Don’t be too harsh with me now with your verdict, but does anybody know another word for thesaurus?
4. Who has been your personal hero/role-model in your youth and why did you admire her/him?
Even though the guy got the job I always wanted to get for myself, it was Captain James T. Kirk. He was always wearing these cool uniforms (actually, I think he was always wearing the one same uniform — eeehhh!), these awesome shoes and no matter how desperate and dim the situation was, he always had his hair right and was in full control of things:
As I think of it now, one thing I recognize now is that on the USS Enterprise they never had official meetings with agenda, minutes and action items, no Streamwork collaboration spaces and no steering committees to guide them what to do and what not to do. Still, they managed to stay at reasonable health (also mentally) and master even the most absurdly desperate situations. Hello? Wake up! THIS CAN’T BE. Was all of this just made up for a movie????
5. What made you start actively participating in the community and why would you recommend to people to give it a try?
I was drifting around on Twitter, enjoying life and not thinking of anything particularly bad, when some of the “usual suspects” SAP Mentors decided to gang up against me and forced me into this “chain blogging” thing. Why can’t I say “no”? Ever? At least once in my life?
6. What is your favorite conspiracy theory?
The whole Mars mission with the Curiosity Rover is the biggest hoax I have ever heard of. I can’t imagine that people don’t recognize this is all made up. I found proof on YouTube. It’s not a theory!
“I believe there is something out there watching us. Unfortunately, it’s the government.” [Woody Allen] But I think it may also be IT.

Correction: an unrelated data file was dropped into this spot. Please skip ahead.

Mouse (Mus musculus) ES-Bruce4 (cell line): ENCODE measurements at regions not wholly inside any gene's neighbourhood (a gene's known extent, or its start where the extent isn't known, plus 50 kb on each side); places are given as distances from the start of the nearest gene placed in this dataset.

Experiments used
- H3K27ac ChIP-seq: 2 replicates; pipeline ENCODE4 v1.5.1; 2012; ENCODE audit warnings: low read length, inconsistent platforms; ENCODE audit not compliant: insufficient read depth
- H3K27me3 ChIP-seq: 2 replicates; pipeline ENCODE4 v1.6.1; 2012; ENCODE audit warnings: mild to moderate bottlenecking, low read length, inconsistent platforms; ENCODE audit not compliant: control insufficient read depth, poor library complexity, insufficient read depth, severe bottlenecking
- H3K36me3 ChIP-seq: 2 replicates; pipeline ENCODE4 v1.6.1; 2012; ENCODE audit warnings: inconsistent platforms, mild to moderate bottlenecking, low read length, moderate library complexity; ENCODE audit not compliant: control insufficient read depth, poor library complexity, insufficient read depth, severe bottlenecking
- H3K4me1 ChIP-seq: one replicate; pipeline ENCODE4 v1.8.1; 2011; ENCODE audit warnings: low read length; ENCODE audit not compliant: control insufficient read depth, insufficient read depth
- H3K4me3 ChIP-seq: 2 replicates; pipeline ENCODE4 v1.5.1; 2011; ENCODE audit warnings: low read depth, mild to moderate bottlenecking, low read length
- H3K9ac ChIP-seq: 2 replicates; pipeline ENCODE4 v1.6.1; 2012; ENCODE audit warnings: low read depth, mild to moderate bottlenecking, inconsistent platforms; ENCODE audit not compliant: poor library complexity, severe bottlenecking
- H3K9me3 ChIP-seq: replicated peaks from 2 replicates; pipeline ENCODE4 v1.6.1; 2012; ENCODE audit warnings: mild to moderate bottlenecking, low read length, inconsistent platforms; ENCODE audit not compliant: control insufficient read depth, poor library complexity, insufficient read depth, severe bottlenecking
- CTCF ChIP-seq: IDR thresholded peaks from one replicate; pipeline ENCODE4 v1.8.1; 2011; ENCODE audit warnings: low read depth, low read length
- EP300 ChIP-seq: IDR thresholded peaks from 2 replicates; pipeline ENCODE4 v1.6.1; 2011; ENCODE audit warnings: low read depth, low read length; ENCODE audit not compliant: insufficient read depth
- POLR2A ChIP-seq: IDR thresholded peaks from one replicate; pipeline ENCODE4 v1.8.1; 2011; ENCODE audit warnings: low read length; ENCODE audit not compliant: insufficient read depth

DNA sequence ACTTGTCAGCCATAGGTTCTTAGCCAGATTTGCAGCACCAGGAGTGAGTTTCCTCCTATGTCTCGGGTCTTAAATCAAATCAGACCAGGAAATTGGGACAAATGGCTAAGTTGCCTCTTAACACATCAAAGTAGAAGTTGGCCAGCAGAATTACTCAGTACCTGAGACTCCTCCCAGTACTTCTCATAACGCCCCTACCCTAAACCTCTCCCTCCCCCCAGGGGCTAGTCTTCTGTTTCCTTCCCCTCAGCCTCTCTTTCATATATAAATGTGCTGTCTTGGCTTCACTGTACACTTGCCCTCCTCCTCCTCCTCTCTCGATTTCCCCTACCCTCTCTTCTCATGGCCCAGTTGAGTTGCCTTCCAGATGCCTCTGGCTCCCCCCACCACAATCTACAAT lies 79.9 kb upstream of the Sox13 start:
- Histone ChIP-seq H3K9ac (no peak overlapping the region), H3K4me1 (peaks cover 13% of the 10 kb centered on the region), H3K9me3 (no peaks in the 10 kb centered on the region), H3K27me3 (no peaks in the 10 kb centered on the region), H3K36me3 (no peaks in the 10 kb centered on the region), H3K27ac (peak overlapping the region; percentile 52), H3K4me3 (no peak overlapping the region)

Next one please…
Thanks for scrolling down to this last paragraph. This is where I am supposed to hand over the “Blog It Forward” token to the next unfortunate candidates in the blog post chain.
In a sneaky attempt I talked my three fellow team members from my first project as an official SAP employee back then in 1996 to 1998 — Michael Bechauf, Michael Heckner and Thomas Grassl, all of which are in different roles here at SAP today — to take over the torch. For me, it was the best time I ever had in a development project at SAP and the most influential one on myself as well. A big part of it is contributed to the day-and-night working hours, the excellent team play, the tons of fun we had together and of course the B.L.T. sandwiches over lunch. The three guys have shown so much empathy working with me in this project for 3 years that I thought they may be the only ones at SAP to forgive me to forward the Blog challenge to them!
[Back then in 1996…]
Now here’s my questions for them to answer:
- What was your dream job as a kid, what did the neighbors say about it and why the heck didn’t you stick with it?
- What was your most influential development project you worked on between April 1996 and December 1998 and if so, why?
- What was your funniest anecdote out of that project that doesn’t involve me and is hence not necessarily embarrassing or limiting career moves?
- If you could travel back in time (just hypothetically, don’t worry) and change something in that project, what would it be and why (keeping me from converting all code to Unicode over your long weekend vacation doesn’t count)?
- Is there something else you would like to share with people here on SCN, like some famous quote, your favorite recipe for home-made cookies, your social security number? But why?
Best regards and, dear readers, please be so kind to accept my apologies in advance,